We’ve waxed poetic many times about the importance of customer feedback in its many iterations--but instead of, or in addition to asking folks to rate their experience on third party sites, having your own official ‘Contact Us’ page is invaluable.
These days, there’s no excuse for having a poorly-designed or difficult-to-navigate feedback page. If you do, you risk losing out on important information from your top consumers--those being the clients invested enough in your business to take the time to help you improve your services. Because of this, your contact page must be welcoming, humble, and designed to record specific data while making it as easy on the commenter as possible--think rating different items on an alpha/numerical scale. Making it too lengthy, difficult or inconvenient for people to leave feedback unfortunately implies that you don’t care enough. Whether they recognize this subconsciously or obviously, this turns consumers off.
When you have a well-designed, simple method for quantitative and qualitative feedback, you are reaffirming your promise to customers that you care about them in every way. Below are some examples, showcasing the good, bad and ugly of digital contact forms. Learn from other’s victories, learn from other’s mistakes--and never be afraid to ask, “how are we doing?”
Border Grill. The artsy landing page design may be fun, but instead of welcoming feedback with a simple form, you are rather encouraged to send an email. For most people, this would seem like more work than it’s worth, and they end up keeping their comment to themselves or resorting to other means of publicizing their feelings--perhaps a scathing Facebook post or negative Yelp review. You minimize so much risk by inviting customer feedback through your own portal or page, because then you can control the outcome and the way it’s made public. Additionally, it is notoriously difficult and inefficient on the backend to sift through emails and glean usable data or unbiased commentary. You may be opening yourself up to a 2-page missive from someone essentially complaining about a bad day they had and circumstances outside of your establishment’s control. Check out software like PLEY that easily turns customer feedback into usable data.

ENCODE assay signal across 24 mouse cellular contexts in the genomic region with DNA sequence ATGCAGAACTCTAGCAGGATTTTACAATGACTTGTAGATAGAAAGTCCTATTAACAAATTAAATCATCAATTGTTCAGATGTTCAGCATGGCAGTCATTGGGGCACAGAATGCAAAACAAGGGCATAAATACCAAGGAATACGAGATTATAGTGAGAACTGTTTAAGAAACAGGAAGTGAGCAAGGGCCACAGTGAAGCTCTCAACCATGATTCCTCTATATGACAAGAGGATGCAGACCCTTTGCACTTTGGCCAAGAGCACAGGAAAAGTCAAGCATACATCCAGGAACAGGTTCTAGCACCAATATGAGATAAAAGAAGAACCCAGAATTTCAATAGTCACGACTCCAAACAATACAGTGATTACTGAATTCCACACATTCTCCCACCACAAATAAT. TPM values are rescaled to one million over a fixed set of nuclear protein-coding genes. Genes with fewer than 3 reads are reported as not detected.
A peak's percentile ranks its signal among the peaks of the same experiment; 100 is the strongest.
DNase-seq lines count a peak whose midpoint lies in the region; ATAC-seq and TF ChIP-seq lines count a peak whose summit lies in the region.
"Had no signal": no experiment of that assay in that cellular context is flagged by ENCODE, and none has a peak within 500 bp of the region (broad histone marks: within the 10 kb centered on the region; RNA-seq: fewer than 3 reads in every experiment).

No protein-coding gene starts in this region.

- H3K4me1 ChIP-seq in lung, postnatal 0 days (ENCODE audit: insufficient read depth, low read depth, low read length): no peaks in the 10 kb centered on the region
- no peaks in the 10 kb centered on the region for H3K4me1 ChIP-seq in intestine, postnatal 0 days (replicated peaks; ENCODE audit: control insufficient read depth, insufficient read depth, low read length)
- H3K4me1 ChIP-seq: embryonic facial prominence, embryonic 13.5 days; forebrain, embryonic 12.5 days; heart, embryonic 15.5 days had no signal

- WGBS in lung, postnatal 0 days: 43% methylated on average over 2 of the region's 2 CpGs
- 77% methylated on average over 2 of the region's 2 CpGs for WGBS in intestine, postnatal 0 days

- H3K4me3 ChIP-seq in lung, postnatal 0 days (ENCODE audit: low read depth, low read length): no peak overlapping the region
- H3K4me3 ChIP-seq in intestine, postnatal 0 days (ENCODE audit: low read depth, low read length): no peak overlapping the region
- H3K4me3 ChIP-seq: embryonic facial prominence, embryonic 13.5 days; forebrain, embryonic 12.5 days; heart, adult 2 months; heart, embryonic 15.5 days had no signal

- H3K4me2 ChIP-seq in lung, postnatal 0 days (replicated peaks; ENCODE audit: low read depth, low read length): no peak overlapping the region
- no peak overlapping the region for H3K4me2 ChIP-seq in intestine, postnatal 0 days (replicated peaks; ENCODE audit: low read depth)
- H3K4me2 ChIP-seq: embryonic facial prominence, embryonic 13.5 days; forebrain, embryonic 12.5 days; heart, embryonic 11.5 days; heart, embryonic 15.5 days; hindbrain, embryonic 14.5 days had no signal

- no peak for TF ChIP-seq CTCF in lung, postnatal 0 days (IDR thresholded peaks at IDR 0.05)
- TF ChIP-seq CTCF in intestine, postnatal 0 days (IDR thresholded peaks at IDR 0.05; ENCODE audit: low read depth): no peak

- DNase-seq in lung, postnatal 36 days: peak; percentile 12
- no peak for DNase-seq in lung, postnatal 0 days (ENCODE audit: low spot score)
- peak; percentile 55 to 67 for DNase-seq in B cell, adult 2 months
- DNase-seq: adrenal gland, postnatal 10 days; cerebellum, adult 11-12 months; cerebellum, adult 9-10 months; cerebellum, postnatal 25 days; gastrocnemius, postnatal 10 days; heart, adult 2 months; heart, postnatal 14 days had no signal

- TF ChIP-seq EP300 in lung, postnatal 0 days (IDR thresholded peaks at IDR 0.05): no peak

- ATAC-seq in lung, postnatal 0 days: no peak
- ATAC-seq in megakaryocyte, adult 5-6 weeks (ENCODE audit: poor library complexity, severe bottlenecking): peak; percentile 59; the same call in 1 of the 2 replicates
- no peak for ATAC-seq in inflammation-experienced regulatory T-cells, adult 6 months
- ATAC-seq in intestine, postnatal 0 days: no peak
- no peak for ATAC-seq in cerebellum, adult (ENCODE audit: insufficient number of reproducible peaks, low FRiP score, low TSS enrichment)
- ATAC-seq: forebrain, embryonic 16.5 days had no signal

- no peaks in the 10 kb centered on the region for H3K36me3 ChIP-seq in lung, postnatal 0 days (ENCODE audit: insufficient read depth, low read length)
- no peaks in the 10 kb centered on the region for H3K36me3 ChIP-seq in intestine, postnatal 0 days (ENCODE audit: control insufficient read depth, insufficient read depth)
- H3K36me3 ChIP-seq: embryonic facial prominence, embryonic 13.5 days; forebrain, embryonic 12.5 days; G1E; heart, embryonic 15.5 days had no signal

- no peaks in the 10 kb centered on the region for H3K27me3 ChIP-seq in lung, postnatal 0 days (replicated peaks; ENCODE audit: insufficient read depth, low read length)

McDonalds. This reads like a corporate job application. Pretty sure it’s easier to register to absentee vote than filling out this McDonalds contact page. Most consumers willing to share their useful feedback will be instantly turned off by the length and complexity of this page, and will turn to more public and less useful-to-you methods of airing their frustrations. Sometimes people just want to comment anonymously, and you should let them! What’s more--despite the sheer amount of blank boxes waiting to be filled in, this contact form asks no questions, gives no categories for rating consideration, and again, would be extremely difficult and inefficient for customer service teams to translate into anything useful and actionable. Oy vey.
Mamouns Ah, yes. Someone doing it right. NYC-based powerhouse Mamouns isn’t only home to fantastic pitas and fresh ingredients...they also have an incredibly simple, almost laughably-easy, mobile friendly digital contact page. After identifying the location which they are evaluating, commenters are given bubbles numbered from 0-5 for a few different categories like ATMOSPHERE, ORDERING, SPEED, etc. Each header contains a simple one-sentence explanation or prompt below, and the software is well-designed, clear, attractive, and welcoming.
There you have it. When designing your own, keep in mind the core tenants of simple, clear, attractive, quantitative. Try making the process as easy, quick and simple as possible to keep things running as smoothly as you would your ordering station. It helps to look at other establishments’ pages as inspiration, and check out software like PLEY that can amp up your data collection and turn this feedback process into a mutually beneficial endeavor.